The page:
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Zulak Unchained: Simultaneous Size and Strength

Generally, basic movements done for moderate sets and reps is the rule.

Q: What’s the best way to train for mass and strength at the same time?

A: There are several good ways to train for mass and strength. Generally, basic movements done for moderate sets and reps is the rule. That’s not to say you can’t build mass and strength by doing isolation movements such as flyes, laterals, kickbacks and concentration curls. It’s just easier to use heavier weights when you perform basic movements such as bench presses, behind-the-neck presses, squats, leg presses, bent-over rows, deadlifts, close-grip bench presses and barbell curls. Most bodybuilders believe there’s a definite correlation between how big and muscular they get and how much weight they lift, so if you can get stronger on basic movements, you should get bigger and more muscular too.

My philosophy about training has changed a little over the years as I’ve learned about the training methods of some champion bodybuilders. I think you can gain mass and strength by training in almost any manner, from power training to high reps, supersets and triple drops and everything in between. It’s just that no method seems to work forever. Sticking points arise, and then it may take a different kind of training to stimulate new gains. For instance, if you were doing straight sets for low reps, it might be necessary to change the rep scheme to bring on new gains.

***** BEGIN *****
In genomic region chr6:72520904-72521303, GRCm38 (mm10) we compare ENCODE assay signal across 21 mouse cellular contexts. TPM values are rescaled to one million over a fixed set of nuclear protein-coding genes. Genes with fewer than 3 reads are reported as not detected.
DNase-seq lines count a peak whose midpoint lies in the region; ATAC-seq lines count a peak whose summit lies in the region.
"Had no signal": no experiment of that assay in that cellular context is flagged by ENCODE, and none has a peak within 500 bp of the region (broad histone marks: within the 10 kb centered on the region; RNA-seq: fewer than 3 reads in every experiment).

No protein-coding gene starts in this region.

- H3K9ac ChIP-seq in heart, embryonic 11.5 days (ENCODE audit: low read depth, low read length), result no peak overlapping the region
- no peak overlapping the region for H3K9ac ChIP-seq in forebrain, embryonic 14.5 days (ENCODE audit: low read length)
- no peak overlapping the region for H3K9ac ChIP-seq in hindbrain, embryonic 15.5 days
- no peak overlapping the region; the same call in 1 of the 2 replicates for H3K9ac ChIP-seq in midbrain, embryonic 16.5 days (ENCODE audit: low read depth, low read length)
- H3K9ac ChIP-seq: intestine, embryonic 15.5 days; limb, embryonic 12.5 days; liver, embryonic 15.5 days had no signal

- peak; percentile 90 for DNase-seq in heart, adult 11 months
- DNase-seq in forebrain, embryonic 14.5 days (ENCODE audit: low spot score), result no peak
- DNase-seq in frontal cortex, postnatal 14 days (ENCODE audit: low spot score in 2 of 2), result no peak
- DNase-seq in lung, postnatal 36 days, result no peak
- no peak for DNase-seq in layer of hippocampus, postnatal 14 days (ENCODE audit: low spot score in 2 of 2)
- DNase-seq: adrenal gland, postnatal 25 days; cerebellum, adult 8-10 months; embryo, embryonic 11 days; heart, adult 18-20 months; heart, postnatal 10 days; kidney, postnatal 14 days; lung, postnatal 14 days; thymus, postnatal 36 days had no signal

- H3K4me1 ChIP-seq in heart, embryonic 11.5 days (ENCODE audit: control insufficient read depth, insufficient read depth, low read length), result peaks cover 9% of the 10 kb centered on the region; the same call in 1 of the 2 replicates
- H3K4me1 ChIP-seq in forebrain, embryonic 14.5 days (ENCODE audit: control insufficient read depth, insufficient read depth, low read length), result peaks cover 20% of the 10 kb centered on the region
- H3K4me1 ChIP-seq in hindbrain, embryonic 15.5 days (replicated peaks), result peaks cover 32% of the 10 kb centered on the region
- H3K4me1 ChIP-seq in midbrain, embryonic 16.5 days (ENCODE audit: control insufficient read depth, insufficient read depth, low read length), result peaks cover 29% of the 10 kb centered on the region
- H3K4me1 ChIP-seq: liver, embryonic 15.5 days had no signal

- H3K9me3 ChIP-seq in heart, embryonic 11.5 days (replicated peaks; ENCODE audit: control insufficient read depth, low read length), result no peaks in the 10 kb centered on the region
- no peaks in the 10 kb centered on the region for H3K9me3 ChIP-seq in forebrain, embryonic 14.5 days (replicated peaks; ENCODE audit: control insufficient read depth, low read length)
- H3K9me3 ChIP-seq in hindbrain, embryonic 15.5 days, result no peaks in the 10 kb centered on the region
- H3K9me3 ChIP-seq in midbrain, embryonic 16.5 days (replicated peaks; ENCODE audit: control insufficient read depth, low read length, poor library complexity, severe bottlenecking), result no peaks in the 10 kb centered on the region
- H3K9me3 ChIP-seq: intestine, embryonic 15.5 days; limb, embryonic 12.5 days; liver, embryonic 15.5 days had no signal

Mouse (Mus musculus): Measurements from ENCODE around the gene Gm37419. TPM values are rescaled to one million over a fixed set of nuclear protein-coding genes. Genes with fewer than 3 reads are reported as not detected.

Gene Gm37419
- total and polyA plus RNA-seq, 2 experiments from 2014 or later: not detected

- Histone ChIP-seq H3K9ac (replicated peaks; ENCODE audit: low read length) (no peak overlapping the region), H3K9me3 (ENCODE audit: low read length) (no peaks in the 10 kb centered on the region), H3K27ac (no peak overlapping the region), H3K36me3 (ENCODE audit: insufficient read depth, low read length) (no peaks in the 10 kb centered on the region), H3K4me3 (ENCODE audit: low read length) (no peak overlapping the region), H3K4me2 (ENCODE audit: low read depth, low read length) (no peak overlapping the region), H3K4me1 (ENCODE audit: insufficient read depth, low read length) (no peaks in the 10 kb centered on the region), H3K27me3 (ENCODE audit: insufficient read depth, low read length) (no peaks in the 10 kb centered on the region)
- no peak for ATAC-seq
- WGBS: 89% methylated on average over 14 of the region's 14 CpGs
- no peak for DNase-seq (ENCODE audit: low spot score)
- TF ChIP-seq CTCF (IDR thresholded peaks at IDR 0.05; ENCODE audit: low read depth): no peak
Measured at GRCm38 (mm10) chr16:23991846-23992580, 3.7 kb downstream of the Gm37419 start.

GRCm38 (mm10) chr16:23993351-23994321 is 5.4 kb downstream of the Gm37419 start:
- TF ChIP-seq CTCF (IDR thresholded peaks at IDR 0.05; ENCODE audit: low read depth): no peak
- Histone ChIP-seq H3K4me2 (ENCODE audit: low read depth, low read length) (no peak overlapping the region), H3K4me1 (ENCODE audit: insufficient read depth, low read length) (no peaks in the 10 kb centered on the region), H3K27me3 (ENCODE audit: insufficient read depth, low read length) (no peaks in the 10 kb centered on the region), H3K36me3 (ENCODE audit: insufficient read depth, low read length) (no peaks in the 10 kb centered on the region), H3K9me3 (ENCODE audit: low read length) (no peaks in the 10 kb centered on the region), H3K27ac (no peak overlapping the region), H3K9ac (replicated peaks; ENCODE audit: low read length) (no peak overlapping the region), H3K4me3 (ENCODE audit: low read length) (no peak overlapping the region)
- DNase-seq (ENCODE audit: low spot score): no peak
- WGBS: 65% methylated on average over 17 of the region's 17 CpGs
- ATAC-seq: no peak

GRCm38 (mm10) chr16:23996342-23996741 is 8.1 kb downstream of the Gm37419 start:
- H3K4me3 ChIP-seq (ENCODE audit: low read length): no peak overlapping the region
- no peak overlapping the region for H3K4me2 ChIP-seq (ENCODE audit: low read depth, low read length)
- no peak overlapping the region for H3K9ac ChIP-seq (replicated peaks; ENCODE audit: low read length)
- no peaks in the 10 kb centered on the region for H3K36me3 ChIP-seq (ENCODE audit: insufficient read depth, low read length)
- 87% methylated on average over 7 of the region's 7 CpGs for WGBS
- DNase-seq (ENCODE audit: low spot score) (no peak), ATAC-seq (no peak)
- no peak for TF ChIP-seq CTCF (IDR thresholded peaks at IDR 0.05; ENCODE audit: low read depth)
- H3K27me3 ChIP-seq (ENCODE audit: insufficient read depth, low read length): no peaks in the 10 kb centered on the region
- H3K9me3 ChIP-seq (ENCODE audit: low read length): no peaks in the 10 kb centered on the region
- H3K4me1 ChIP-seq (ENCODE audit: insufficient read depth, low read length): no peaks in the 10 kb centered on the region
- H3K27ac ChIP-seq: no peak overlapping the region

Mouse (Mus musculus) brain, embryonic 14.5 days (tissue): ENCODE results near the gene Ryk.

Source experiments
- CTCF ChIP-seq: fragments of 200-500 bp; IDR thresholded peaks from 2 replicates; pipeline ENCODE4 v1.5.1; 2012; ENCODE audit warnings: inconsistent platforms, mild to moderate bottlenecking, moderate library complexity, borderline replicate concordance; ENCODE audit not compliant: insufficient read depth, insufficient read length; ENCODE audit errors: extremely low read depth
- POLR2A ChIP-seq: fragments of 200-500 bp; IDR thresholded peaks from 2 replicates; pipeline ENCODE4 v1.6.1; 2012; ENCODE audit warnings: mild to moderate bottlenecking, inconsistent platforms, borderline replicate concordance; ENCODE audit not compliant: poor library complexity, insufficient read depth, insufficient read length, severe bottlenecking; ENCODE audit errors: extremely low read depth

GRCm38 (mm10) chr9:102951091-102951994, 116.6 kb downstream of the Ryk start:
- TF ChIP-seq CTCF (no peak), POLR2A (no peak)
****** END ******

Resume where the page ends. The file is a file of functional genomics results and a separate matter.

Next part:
Although everything ‘works’ (I like what former Mr. Universe Roy Callender said when asked about Mike Mentzer’s Heavy Duty training methods: ‘I think all barbell training is heavy duty if you do it right’), certain methods might not be optimal for building maximum strength or are better suited to bringing out cuts and increasing muscularity than building pure size.

Here’s a fail-safe way to build mass and strength at the same time. It might be a little different from advice I’ve given in the past, but I think the principles behind the method are sound. I actually surprised myself when I trained this way for a while in 1999. It’s very similar to the method used by six-time Mr. Olympia Dorian Yates, and we all know what kind of mass he had.